In My Basket: March 2017

The Orphan Queen (The Orphan Queen #1) by Jodi Meadows

When Princess Wilhelmina was a child, the Indigo Kingdom invaded her homeland. Ten years later, Wil and the other noble children who escaped are ready to fight back and reclaim Wil’s throne. To do so, Wil and her best friend, Melanie, infiltrate the Indigo Kingdom palace with hopes of gathering information that will help them succeed.
But Wil has a secret—one that could change everything. Although magic has been illegal for a century, she knows her ability could help her save her kingdom. But magic creates wraith, and the deadly stuff is moving closer and destroying the land. And if the vigilante Black Knife catches her using magic, she may disappear like all the others. . . . (from Goodreads).

The Orphan Queen has been on my TBR list for a long time now, practically since it was released back in 2015. The cover was what first caught my attention when I was browsing through Foyles. It looked very supernatural, with the mist and the purple tones. The story sounded gripping, and I'm always partial to a rebel story trying to overthrow a corrupt monarchy. So yeah, excited to read. 

The Jewel (The Lone City #1) by Amy Ewing

Violet Lasting is no longer a human being. Tomorrow she becomes Lot 197, auctioned to the highest royal bidder in the Jewel of the Lone City. Tomorrow she becomes the Surrogate of the House of the Lake, her sole purpose to produce a healthy heir for the Duchess. Imprisoned in the opulent cage of the palace, Violet learns the brutal ways of the Jewel, where the royal women compete to secure their bloodline and the surrogates are treated as disposable commodities. Destined to carry the child of a woman she despises, Violet enters a living death of captivity – until she sets eyes on Ash Lockwood, the royal Companion. Compelled towards each other by a reckless, clandestine passion, Violet and Ash dance like puppets in a deadly game of court politics, until they become each other’s jeopardy – and salvation (from Goodreads).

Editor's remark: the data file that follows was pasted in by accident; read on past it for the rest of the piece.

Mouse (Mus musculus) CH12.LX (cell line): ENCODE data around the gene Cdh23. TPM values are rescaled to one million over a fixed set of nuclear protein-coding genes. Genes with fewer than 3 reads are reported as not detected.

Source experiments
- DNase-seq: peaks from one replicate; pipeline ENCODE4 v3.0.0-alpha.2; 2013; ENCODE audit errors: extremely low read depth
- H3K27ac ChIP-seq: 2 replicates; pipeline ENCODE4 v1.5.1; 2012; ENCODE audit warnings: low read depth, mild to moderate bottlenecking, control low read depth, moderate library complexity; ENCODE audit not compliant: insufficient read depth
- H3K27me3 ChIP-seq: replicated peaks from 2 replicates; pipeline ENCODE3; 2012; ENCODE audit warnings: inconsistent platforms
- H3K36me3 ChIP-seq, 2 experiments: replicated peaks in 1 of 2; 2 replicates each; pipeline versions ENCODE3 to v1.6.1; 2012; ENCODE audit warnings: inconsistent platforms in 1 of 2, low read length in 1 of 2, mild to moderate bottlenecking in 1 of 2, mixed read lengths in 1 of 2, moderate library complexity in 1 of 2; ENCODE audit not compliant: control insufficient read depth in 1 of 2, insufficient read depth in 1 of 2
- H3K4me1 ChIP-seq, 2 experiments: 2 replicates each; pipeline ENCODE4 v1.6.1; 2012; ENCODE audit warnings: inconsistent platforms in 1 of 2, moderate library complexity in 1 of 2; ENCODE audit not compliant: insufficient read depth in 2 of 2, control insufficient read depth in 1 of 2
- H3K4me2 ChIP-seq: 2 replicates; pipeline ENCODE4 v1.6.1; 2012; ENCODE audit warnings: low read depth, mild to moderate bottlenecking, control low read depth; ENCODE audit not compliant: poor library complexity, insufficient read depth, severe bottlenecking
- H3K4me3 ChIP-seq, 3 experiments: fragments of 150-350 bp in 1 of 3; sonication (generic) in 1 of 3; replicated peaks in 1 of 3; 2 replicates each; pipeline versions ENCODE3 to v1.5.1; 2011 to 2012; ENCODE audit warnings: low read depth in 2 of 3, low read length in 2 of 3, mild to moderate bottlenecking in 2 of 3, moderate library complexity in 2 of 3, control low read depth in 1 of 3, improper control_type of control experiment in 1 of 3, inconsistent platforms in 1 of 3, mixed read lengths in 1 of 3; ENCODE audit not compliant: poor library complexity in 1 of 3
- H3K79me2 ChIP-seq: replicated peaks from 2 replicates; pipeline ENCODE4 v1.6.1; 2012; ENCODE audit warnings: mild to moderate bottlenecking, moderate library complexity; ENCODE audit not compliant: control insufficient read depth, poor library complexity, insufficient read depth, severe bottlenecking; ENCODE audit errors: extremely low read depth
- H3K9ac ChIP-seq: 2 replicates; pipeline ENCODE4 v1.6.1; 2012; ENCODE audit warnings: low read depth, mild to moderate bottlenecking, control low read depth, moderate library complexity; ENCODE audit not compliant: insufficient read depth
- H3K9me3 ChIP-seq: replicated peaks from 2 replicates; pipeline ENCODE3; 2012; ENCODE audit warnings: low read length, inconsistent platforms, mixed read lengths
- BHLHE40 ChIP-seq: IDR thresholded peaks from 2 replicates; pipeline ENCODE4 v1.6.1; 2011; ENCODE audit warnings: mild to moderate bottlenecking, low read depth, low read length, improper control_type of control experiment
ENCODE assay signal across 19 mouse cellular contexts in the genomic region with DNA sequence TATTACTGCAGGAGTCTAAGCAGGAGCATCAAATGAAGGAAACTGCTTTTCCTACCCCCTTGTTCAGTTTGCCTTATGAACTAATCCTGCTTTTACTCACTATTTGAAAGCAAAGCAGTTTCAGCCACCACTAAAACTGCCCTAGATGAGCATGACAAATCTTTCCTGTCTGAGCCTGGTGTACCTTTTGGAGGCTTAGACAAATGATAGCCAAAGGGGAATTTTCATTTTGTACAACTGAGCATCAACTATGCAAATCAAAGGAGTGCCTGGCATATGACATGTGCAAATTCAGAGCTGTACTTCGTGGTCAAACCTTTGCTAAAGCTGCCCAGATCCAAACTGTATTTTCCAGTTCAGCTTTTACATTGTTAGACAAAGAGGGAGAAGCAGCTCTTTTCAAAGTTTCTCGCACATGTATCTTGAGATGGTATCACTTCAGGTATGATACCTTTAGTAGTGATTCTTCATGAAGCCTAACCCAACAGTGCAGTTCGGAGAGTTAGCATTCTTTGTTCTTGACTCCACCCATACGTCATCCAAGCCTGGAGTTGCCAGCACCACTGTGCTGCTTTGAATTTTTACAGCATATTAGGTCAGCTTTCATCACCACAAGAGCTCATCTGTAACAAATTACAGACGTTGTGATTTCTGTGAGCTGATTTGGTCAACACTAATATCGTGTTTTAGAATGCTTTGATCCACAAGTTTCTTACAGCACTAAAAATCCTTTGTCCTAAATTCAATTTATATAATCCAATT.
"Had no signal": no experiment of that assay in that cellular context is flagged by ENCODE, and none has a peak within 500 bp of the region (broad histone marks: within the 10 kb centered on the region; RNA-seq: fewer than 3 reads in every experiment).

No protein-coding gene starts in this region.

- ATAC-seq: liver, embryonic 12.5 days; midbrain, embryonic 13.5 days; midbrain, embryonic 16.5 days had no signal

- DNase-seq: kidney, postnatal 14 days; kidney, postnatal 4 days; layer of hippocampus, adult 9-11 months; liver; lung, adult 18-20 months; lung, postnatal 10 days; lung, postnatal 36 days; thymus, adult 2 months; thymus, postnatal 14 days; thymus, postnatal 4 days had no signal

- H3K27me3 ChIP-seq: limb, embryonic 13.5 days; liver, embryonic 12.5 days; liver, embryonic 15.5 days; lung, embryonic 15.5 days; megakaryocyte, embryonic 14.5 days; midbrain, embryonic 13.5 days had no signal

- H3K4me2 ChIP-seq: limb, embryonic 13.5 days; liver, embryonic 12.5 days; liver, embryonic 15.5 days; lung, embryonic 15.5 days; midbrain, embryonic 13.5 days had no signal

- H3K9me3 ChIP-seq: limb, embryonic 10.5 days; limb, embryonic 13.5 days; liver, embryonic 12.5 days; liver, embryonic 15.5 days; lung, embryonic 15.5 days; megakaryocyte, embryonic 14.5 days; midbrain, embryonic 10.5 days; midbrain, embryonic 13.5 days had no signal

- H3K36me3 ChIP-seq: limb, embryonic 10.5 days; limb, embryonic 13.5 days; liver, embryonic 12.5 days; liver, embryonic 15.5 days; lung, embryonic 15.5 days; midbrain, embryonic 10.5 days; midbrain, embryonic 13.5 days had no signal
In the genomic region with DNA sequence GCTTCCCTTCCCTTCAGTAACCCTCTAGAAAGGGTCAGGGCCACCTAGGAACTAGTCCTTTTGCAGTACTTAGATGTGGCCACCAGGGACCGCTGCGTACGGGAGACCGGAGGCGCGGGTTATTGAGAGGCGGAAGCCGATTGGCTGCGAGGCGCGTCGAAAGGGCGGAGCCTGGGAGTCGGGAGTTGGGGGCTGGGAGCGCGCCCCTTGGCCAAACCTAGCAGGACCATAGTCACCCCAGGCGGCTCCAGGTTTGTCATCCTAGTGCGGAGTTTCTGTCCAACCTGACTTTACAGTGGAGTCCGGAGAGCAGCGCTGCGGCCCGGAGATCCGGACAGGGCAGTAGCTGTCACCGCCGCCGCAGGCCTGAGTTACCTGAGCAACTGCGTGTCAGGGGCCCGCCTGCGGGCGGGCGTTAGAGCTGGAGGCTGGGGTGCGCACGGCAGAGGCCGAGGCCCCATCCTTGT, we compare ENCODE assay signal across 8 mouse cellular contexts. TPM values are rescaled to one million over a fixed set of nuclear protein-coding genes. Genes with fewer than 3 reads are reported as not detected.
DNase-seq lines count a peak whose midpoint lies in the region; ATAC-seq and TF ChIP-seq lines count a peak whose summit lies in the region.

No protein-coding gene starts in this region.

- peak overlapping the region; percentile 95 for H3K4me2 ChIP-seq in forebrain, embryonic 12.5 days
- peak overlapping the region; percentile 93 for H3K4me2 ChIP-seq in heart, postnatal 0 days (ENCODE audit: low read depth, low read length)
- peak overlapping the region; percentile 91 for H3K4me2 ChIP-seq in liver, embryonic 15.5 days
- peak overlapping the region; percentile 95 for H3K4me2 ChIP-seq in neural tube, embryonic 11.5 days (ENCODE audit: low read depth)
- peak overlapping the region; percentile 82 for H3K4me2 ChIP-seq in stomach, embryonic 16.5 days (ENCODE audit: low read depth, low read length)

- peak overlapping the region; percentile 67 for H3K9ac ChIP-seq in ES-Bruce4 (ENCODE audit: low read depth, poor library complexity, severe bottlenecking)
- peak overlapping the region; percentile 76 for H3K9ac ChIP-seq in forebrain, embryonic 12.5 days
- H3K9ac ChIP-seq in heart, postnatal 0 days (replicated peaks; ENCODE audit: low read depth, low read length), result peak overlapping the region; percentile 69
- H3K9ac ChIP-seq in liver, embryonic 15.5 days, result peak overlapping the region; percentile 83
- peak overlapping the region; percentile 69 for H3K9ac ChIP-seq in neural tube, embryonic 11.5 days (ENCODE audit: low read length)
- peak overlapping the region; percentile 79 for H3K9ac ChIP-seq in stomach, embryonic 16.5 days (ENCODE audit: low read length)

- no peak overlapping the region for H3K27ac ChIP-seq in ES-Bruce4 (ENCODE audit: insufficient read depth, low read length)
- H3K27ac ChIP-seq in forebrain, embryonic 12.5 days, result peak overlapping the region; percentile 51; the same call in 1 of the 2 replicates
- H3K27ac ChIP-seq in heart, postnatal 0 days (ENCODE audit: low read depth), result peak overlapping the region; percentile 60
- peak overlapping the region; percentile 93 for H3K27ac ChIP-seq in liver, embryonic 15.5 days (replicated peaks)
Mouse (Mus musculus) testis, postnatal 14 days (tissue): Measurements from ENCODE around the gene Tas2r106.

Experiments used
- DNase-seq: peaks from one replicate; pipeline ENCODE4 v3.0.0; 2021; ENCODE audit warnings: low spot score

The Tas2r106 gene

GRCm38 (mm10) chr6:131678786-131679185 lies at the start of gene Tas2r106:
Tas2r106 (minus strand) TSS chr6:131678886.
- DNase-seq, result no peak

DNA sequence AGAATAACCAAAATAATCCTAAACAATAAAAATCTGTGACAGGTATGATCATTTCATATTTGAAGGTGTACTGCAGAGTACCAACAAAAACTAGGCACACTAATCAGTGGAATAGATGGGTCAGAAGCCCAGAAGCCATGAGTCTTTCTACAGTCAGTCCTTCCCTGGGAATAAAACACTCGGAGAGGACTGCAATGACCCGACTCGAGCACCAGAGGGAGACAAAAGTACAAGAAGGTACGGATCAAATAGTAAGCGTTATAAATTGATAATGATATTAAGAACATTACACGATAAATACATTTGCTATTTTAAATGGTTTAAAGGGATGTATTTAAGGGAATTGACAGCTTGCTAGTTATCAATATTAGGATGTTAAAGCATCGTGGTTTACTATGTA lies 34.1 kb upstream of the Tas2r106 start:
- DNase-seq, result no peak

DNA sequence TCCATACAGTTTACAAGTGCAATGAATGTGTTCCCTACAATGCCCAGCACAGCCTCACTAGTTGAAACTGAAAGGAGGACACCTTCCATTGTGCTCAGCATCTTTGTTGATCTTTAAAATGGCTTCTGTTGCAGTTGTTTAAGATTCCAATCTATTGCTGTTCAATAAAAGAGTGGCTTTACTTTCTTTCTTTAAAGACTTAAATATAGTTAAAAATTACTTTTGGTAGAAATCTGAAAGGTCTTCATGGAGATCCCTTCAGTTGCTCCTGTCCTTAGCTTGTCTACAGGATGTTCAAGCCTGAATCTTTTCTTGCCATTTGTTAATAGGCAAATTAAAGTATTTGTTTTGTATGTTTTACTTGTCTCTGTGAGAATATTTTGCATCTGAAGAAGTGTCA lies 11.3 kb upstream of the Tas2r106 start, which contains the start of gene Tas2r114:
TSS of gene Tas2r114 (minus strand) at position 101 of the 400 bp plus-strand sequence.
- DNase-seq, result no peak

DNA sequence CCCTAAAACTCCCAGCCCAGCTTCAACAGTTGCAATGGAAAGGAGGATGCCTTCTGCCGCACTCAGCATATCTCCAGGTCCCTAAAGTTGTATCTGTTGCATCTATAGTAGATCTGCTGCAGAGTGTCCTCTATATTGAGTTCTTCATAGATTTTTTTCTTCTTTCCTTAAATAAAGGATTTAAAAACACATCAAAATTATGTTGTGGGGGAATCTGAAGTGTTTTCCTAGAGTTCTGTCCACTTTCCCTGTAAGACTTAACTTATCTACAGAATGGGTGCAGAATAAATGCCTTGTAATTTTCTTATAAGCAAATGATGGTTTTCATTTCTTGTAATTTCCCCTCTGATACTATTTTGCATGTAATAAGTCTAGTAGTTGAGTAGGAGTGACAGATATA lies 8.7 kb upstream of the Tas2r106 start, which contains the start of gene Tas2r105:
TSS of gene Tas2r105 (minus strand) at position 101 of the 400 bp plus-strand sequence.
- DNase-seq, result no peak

Going back to my teenage years of dystopian fiction, this book would be exactly the kind of thing I'd like to read. It just came a few years too late for me to feel like I needed to read it as soon as it was published back in 2014. I think my taste has evolved since those years, but I'm still going to give The Jewel a go and see whether I enjoy it or not. 

Mort (Discworld #4, Death #1) by Terry Pratchett 

Death comes to us all. When he came to Mort, he offered him a job.

Henceforth, Death is no longer going to be the end, merely the means to an end. It’s an offer Mort can't refuse. As Death's apprentice he'll have free board, use of the company horse - and being dead isn't compulsory. It's a dream job - until he discovers that it can be a killer on his love life... (from Goodreads).

So my boyfriend is obsessed with Terry Pratchett, and he keeps saying how much I need to read all forty-one books in the Discworld series. Finally I have relented (it's not that I didn't want to read them; I just didn't want to do something he told me to do cause I'm stubborn and have to win at everything) so Mort is the book I am choosing to start with. There are series within series in the Discworld books, so I'm starting with the Death series because for some reason I always like reading personifications of Death. 

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